Student Health & Counseling Services
When can a referral to a counselor help?
When someone you know shares difficulties that are beyond your ability to help, or when a student's behavior suggests serious emotional problems, refer the student to Student Counseling Services.
Counselors can help people work through a wide variety of issues, including:
- Depression and anxiety
- Suicidal thoughts or feelings
- Grief and loss
- Problems in current relationships
- Incest or sexual abuse
- Eating disorders
Northeastern's Student Counseling Services provides individual, group and marital/couple counseling for help with these issues. And referrals to outside providers may also be made when the situation warrants an evaluation for medication or calls for services best provided by others.
How do I make a referral?
When someone confides in you, they are affirming that you have an important relationship with them; this relationship is a powerful tool that you can use to encourage someone to seek help.
Let the individual know that you are concerned about his or her welfare but that the problem is beyond your field of expertise. Indicate that counseling may help him or her deal with the situation more effectively. Finally, suggest an initial meeting with a counselor to see if it may be useful. You can't force someone to seek help, but your expression of concern can be a powerful influence on the other's choice.
How much should you help?
That depends... on the nature of the problem, the degree of crisis, and the ability of the person to follow through. Sometimes simply giving someone a name to call is sufficient; at other times, actually making a call to the counseling office while you are meeting with a student is effective. If you aren't sure that the student will follow through, you may want to call and arrange a meeting with a counselor, walking the student down to meet with the counselor for the first time. Your goal is to ensure that the student and the counselor make contact. We'll take it from there.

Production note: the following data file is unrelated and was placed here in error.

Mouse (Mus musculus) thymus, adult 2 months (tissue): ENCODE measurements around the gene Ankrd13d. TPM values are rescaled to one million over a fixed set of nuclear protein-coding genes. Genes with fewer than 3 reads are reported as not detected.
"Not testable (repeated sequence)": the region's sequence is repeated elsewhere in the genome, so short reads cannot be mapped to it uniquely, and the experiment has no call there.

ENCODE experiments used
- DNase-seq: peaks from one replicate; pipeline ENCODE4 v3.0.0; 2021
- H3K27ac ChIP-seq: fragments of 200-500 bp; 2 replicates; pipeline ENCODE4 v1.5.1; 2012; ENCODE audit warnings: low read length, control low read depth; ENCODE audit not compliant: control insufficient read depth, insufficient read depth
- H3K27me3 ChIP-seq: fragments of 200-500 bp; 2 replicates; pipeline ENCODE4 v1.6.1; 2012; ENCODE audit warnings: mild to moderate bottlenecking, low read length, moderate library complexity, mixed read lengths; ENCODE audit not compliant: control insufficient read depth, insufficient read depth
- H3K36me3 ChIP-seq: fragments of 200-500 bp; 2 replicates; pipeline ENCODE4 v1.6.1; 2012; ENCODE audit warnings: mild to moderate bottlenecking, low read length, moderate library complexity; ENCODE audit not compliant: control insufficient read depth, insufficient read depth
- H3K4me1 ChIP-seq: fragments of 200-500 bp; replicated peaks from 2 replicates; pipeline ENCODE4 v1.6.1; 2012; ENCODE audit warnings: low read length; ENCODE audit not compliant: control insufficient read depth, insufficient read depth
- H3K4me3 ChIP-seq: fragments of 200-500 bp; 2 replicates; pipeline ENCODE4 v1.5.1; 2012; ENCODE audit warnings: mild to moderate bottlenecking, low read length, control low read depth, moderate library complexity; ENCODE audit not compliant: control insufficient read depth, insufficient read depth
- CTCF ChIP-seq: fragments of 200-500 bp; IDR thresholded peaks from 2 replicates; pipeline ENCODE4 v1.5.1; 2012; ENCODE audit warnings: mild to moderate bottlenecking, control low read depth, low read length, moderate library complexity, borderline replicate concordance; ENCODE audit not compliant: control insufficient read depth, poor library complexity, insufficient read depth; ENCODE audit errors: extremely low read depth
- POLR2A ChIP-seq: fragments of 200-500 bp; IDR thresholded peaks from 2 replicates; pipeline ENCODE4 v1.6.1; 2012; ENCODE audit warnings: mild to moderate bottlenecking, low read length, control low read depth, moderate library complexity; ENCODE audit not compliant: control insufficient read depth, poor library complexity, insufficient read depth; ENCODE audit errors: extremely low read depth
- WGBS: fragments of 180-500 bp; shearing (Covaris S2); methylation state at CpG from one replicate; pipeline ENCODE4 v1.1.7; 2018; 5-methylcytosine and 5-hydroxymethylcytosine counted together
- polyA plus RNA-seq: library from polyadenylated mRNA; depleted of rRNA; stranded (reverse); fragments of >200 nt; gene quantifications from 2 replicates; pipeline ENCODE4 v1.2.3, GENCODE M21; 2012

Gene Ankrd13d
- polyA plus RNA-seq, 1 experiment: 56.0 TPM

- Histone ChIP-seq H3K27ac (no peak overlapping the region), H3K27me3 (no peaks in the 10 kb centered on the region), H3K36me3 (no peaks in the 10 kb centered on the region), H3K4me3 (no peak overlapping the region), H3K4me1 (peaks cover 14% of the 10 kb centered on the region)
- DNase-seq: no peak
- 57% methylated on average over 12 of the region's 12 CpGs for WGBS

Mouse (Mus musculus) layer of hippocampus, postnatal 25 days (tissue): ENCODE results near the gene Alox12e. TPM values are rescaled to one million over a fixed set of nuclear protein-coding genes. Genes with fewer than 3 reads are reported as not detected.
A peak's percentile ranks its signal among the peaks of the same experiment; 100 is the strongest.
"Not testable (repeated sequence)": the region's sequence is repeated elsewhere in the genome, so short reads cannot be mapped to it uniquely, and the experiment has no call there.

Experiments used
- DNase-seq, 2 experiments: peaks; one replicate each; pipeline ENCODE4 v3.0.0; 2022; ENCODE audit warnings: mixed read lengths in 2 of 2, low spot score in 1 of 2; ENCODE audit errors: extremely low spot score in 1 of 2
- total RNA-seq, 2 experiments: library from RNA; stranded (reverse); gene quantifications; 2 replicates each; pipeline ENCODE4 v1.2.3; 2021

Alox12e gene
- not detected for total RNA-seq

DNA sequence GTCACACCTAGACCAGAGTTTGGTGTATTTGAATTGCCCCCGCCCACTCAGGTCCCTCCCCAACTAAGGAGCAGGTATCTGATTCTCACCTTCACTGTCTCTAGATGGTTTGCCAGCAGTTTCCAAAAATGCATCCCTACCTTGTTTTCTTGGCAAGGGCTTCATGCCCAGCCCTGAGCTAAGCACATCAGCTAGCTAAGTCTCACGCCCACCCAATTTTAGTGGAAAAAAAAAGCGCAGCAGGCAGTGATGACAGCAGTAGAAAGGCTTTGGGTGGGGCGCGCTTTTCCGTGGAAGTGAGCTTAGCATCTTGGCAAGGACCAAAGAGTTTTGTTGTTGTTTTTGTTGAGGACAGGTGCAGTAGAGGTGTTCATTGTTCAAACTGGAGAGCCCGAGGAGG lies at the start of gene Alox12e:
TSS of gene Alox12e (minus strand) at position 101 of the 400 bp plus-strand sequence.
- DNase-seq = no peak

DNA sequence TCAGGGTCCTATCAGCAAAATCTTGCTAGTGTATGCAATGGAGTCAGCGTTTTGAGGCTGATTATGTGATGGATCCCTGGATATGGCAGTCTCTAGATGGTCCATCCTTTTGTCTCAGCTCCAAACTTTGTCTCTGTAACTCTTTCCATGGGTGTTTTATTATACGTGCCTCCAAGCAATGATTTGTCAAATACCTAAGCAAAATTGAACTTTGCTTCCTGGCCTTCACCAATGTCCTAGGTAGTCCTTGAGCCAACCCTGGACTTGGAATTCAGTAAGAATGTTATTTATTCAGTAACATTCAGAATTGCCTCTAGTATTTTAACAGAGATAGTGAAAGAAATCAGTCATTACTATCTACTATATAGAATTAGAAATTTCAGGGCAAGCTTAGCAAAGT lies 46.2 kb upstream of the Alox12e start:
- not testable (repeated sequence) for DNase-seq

What about a crisis?
In an emergency, don't hesitate to act. These are your first resources:
- Potential danger, medical emergency or immediate disruption - Call University Police (ext. 5511). They will respond in any cases of immediate danger.
- Psychological or Emotional crisis - Call Student Counseling Services (ext. 4650). We can provide counseling and assess the need for more extensive psychological services, making arrangements as necessary. During normal semester hours, the office is open Mon-Thur from 9 am-6 pm, Fri 9 am-4 pm.
- Non-emergency medical situation - Call Student Health Services (ext. 5800). They can respond and assess the situation. If there is need for more extensive assistance, they will make arrangements.
- Non-emergency Student Disruption - In a non-emergency situation, call Student Rights and Responsibilities (ext. 4610) for information about dealing with disruptive students.
What will I hear back?
Because the counseling process is confidential, we cannot discuss with you what someone shares with us. In fact, we can't even tell you whether the student has made contact with us without his or her permission. We do, however, encourage students to let you know that they have followed through on your referral and made contact with us. We may also ask the student if we can contact you for additional information. For more information on the limits to confidentiality, consult our page About Counseling.
What are the qualifications of the counselors?
The counseling staff is composed of Licensed Psychologists, along with doctoral- and masters-level trainees providing services under the direct clinical supervision of the licensed counseling staff. Click the About Us button to learn more.
For more information...
To find out about any of these services, to arrange an appointment, or to discuss a possible referral, visit us in room D-024, or call (773) 442-4650. From any campus phone, simply dial ext. 4650.